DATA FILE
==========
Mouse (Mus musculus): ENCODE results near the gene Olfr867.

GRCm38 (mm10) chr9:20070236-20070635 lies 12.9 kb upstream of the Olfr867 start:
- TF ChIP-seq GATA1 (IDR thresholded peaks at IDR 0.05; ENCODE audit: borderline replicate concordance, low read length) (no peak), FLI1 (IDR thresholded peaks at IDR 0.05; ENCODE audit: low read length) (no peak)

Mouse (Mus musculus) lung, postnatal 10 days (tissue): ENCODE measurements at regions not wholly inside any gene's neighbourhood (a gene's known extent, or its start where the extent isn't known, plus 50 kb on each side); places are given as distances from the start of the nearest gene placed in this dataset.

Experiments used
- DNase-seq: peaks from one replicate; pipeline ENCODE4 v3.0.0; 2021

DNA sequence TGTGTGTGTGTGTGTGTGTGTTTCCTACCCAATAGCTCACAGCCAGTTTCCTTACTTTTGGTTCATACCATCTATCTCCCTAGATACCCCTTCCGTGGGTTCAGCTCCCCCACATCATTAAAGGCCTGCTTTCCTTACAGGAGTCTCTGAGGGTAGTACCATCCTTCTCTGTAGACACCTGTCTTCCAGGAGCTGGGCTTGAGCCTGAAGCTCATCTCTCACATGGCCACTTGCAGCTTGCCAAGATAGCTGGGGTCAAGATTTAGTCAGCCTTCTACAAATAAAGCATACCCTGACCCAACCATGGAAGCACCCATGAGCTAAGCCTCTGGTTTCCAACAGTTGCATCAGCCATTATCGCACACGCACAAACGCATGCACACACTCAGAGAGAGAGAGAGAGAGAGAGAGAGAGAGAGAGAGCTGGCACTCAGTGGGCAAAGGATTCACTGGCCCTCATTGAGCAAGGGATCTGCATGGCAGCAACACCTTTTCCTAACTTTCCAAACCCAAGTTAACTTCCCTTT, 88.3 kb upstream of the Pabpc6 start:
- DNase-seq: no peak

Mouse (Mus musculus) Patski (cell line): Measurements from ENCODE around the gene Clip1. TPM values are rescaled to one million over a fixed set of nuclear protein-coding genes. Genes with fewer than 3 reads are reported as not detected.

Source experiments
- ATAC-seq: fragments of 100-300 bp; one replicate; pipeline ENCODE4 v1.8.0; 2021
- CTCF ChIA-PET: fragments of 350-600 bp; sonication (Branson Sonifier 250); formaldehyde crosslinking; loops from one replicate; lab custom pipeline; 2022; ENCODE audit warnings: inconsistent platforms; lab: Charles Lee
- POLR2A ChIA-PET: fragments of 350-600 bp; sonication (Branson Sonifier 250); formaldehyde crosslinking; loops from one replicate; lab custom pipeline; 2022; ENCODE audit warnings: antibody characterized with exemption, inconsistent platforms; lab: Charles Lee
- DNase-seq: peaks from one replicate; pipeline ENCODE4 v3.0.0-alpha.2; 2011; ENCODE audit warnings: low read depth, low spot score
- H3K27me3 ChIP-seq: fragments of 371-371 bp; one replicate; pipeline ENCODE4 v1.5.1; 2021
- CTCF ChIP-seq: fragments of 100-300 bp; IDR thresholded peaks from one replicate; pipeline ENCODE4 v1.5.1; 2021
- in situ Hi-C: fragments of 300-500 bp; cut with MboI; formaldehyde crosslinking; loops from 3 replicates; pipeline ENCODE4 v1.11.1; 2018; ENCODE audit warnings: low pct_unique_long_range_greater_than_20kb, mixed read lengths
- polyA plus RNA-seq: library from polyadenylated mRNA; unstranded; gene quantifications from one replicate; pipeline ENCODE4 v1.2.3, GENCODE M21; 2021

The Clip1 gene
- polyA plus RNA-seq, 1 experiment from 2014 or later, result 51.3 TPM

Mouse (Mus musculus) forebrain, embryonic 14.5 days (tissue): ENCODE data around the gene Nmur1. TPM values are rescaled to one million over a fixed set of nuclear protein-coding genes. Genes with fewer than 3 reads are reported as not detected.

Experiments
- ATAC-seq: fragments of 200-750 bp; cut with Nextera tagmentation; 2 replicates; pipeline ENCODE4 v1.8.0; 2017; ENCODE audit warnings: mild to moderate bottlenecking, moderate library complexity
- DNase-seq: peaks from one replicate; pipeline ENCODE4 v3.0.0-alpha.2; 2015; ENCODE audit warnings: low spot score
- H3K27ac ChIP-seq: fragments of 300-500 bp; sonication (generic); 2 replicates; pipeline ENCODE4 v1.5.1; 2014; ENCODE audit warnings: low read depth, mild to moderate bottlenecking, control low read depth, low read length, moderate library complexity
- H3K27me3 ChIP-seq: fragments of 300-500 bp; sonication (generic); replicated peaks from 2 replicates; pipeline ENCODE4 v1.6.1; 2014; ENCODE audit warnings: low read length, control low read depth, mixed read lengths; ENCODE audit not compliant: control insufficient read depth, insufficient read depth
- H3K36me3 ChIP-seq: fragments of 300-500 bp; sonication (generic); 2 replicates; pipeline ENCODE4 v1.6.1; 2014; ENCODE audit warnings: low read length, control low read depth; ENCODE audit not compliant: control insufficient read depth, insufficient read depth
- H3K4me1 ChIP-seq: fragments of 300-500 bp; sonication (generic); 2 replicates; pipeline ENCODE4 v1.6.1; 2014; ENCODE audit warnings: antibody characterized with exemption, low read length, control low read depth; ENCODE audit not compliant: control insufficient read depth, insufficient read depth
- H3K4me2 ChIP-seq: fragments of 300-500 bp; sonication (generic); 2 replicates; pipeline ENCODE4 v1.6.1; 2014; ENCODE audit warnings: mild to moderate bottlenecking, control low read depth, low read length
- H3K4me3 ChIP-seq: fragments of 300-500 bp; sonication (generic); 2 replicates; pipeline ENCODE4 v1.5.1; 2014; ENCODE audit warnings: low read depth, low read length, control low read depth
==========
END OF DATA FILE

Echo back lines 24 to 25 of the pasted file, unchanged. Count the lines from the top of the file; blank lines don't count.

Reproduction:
- DNase-seq: peaks from one replicate; pipeline ENCODE4 v3.0.0-alpha.2; 2015; ENCODE audit warnings: low spot score
- H3K27ac ChIP-seq: fragments of 300-500 bp; sonication (generic); 2 replicates; pipeline ENCODE4 v1.5.1; 2014; ENCODE audit warnings: low read depth, mild to moderate bottlenecking, control low read depth, low read length, moderate library complexity